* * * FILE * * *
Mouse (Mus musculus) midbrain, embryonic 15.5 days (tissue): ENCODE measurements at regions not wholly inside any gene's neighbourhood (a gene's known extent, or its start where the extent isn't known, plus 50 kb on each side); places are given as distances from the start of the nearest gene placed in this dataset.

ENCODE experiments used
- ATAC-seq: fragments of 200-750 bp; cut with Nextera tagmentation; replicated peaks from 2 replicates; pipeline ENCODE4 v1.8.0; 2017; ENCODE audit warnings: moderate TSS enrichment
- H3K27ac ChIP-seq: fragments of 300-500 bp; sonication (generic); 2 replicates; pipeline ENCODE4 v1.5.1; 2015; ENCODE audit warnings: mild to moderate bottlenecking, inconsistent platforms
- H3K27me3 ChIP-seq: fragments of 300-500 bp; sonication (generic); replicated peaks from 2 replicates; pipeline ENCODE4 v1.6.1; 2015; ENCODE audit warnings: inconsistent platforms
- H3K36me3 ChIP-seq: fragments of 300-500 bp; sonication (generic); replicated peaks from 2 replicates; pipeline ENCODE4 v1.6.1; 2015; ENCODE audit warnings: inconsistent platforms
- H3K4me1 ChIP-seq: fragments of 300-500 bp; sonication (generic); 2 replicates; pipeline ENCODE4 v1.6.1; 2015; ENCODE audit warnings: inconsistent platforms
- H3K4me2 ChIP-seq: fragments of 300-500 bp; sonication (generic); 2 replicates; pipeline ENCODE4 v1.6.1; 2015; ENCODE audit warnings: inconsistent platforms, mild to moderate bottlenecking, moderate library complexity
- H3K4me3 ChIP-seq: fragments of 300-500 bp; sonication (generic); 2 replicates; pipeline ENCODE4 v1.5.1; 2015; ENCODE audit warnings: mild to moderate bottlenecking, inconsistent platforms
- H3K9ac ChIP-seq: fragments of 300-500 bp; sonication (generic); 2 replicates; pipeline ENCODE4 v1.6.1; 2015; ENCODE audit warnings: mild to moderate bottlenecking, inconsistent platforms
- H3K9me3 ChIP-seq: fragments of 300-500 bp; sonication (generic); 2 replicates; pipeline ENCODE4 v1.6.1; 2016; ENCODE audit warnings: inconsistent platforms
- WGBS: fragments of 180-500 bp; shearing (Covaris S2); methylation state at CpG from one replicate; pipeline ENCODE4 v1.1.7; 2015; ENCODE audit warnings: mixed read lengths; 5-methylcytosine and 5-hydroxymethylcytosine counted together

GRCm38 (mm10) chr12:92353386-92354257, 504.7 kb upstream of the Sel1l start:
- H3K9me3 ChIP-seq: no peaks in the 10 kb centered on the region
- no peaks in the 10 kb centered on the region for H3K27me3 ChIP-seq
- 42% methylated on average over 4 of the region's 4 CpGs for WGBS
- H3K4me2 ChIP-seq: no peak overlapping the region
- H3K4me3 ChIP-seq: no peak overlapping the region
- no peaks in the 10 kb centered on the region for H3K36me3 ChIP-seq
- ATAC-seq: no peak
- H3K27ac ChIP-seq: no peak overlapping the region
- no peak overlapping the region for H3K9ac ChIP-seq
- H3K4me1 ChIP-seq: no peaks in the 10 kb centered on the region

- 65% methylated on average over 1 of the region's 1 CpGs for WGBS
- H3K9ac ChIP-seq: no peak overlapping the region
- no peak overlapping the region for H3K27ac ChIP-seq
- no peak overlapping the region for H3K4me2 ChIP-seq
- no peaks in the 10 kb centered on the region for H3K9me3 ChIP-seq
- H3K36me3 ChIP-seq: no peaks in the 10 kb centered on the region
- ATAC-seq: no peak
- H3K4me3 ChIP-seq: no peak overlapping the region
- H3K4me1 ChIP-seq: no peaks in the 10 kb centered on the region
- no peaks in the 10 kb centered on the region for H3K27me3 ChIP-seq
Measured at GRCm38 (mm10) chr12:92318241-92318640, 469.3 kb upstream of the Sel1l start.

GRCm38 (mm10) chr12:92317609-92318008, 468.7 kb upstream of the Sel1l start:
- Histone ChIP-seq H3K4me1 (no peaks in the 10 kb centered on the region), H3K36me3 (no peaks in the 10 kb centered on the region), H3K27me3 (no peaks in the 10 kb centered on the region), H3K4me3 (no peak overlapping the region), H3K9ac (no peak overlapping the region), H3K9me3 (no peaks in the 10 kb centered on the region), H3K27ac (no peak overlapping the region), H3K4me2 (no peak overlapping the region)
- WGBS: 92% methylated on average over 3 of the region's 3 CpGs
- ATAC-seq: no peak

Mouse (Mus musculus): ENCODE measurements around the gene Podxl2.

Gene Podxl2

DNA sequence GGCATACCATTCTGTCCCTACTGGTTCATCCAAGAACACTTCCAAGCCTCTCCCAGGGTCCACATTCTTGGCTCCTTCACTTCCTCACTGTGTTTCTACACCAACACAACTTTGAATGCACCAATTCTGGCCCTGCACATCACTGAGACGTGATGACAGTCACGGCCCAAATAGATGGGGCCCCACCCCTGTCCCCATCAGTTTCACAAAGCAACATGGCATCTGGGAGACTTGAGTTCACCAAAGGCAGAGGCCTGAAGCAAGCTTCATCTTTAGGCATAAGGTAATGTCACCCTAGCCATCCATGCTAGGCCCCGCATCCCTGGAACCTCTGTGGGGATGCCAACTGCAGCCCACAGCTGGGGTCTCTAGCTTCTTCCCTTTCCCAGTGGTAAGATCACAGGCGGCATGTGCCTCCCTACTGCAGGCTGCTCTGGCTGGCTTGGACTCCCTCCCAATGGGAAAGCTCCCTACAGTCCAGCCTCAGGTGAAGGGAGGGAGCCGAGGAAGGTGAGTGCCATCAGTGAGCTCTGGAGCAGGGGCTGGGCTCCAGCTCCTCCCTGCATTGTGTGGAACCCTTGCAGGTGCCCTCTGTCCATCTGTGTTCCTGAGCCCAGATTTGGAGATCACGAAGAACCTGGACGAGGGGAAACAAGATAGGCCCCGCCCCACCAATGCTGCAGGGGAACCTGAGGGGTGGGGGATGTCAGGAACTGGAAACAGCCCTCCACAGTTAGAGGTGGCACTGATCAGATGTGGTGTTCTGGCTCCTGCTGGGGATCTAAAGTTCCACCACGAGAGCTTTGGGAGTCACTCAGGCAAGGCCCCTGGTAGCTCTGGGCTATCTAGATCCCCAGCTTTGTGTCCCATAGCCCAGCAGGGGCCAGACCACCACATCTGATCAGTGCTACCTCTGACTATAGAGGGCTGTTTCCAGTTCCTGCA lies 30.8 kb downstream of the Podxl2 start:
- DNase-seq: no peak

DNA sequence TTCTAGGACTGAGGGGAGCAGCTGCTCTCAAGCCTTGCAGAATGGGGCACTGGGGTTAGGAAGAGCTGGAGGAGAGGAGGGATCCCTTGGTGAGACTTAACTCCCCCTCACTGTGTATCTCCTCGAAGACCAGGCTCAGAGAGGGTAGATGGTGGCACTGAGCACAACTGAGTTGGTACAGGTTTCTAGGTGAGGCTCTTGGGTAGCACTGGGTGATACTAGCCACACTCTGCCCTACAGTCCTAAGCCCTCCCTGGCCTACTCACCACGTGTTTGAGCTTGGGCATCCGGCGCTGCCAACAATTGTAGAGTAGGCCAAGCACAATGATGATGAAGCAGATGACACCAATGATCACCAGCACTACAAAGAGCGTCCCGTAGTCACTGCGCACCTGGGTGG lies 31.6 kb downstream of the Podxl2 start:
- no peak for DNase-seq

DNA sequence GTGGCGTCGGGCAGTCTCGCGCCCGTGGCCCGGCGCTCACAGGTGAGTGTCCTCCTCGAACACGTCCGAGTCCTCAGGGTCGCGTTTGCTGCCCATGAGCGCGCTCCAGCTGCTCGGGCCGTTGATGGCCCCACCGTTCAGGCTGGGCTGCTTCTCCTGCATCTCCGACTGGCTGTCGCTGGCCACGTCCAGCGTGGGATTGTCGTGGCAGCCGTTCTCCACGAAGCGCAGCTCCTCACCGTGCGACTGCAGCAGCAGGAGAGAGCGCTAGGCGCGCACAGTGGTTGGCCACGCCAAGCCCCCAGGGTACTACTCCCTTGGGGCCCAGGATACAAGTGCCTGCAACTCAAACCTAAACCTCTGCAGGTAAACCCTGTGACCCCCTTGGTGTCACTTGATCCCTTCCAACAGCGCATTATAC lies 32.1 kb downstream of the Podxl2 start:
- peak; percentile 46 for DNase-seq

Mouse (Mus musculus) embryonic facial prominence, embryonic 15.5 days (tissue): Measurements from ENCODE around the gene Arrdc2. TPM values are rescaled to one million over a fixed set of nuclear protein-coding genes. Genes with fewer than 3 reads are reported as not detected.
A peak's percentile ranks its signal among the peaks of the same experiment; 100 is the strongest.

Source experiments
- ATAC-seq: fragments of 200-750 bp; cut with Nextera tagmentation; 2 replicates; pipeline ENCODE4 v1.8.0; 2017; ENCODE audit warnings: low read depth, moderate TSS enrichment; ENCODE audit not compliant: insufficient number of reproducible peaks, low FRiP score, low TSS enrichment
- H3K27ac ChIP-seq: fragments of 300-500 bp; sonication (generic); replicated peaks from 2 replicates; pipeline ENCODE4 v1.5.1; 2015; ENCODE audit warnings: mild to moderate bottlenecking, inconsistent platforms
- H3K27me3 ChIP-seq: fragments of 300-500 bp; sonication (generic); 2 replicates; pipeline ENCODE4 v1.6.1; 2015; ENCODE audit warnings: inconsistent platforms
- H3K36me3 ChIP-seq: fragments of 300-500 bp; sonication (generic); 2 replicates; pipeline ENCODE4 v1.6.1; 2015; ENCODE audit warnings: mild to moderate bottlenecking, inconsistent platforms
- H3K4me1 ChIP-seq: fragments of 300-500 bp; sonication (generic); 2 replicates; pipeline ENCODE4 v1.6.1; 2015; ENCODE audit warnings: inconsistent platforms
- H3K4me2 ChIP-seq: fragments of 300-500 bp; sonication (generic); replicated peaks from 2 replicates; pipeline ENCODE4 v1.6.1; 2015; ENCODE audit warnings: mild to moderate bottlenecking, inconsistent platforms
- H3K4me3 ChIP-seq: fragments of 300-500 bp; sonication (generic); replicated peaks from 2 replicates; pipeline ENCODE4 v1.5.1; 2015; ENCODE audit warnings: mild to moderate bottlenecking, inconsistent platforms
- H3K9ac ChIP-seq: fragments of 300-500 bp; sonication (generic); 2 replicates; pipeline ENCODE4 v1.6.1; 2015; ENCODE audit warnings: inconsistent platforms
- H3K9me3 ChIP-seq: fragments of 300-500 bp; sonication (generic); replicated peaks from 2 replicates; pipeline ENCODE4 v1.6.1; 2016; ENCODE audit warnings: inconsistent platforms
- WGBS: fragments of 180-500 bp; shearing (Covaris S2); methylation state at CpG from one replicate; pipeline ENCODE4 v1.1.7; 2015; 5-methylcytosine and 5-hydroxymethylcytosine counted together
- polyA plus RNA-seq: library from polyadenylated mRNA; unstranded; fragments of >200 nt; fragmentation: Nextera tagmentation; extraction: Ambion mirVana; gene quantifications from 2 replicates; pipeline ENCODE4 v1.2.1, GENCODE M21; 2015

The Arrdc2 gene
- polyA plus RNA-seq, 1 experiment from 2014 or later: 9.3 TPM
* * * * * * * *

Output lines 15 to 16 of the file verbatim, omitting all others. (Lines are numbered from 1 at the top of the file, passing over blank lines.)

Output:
- no peaks in the 10 kb centered on the region for H3K27me3 ChIP-seq
- 42% methylated on average over 4 of the region's 4 CpGs for WGBS